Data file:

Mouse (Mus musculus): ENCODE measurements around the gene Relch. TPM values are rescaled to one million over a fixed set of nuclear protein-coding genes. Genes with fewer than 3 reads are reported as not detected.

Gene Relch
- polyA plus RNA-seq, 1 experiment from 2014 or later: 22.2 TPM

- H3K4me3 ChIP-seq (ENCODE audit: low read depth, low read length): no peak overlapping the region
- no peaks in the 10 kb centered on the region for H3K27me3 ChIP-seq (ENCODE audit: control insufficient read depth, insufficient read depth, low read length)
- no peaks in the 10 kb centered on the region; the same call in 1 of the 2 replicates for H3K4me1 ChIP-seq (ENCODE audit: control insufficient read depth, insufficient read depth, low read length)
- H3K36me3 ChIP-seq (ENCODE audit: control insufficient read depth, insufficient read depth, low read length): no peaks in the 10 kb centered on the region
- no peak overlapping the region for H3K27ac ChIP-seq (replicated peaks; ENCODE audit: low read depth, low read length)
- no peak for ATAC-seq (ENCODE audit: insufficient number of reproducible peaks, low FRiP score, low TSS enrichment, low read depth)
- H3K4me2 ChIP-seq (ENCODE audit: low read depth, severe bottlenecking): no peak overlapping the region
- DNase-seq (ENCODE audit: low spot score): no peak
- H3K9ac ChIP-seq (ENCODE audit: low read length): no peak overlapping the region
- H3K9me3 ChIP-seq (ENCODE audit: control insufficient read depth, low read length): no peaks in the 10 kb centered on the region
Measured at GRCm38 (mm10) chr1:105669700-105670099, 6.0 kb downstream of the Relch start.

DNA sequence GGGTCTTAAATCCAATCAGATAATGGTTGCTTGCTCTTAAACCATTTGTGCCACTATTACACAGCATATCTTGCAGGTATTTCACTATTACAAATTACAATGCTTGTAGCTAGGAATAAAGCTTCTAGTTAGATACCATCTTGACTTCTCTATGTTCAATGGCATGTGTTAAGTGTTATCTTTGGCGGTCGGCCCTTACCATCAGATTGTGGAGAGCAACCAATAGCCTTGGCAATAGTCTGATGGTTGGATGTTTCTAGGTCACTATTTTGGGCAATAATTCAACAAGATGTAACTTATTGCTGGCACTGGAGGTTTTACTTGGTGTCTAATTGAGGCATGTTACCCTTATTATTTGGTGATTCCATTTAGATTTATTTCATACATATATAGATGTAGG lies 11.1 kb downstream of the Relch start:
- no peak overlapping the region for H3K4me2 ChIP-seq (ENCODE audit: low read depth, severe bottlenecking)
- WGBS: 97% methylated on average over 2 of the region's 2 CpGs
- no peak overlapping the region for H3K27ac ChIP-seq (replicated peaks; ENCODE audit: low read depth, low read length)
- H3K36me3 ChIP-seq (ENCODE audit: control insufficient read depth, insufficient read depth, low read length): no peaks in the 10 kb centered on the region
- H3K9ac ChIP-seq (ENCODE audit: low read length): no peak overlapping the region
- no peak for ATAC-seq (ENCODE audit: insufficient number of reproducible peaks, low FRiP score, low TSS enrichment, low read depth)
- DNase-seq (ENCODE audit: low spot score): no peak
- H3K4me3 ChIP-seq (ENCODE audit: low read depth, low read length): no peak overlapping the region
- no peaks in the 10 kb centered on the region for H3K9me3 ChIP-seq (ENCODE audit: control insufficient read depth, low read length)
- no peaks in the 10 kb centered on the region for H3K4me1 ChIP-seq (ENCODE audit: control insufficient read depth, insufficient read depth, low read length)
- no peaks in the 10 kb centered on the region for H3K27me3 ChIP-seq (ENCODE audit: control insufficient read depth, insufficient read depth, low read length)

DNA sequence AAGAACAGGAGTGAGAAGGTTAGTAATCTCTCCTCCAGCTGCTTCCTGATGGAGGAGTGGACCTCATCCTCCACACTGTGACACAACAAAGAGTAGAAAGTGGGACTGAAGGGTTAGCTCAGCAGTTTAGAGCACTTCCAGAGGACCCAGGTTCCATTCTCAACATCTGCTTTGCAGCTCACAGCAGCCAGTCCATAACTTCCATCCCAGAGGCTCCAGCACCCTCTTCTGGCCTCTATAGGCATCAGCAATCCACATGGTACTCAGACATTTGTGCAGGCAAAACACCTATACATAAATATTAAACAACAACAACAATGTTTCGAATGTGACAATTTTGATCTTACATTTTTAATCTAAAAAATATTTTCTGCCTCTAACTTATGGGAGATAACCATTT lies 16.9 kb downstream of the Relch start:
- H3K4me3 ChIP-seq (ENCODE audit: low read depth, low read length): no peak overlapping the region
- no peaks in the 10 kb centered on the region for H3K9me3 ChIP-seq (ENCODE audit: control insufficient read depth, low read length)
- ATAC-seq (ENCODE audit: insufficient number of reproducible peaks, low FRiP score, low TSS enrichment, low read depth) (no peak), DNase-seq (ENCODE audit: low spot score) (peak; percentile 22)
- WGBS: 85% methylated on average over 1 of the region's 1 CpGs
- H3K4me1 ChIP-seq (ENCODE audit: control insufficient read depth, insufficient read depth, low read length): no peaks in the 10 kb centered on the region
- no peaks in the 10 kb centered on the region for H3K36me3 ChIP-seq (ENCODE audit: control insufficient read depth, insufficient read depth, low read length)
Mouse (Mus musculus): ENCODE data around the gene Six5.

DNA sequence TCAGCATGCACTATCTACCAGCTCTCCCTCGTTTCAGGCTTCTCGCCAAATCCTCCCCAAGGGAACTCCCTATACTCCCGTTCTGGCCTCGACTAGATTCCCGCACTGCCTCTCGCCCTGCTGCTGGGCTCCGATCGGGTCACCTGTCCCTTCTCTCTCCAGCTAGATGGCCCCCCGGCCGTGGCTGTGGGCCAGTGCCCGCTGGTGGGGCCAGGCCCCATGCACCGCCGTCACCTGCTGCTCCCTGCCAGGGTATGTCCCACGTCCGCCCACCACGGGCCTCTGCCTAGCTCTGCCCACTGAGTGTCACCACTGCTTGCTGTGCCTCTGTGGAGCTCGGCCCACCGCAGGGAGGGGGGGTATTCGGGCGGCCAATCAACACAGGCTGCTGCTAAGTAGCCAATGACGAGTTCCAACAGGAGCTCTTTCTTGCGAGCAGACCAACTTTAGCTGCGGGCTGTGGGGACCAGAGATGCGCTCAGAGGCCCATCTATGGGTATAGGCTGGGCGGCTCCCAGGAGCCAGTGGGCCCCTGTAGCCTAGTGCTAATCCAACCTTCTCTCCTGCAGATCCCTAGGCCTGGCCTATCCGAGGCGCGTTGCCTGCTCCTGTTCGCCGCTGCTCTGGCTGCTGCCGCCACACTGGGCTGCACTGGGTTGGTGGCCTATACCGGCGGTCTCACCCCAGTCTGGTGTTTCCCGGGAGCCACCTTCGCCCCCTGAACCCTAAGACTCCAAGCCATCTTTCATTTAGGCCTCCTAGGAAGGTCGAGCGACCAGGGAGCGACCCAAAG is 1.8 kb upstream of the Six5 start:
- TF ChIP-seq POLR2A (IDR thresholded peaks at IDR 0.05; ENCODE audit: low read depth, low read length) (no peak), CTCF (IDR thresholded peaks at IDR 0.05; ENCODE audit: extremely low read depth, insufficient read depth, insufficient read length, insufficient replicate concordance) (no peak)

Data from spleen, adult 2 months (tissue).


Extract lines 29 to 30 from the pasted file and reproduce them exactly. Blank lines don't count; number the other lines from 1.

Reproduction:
- no peaks in the 10 kb centered on the region for H3K9me3 ChIP-seq (ENCODE audit: control insufficient read depth, low read length)
- ATAC-seq (ENCODE audit: insufficient number of reproducible peaks, low FRiP score, low TSS enrichment, low read depth) (no peak), DNase-seq (ENCODE audit: low spot score) (peak; percentile 22)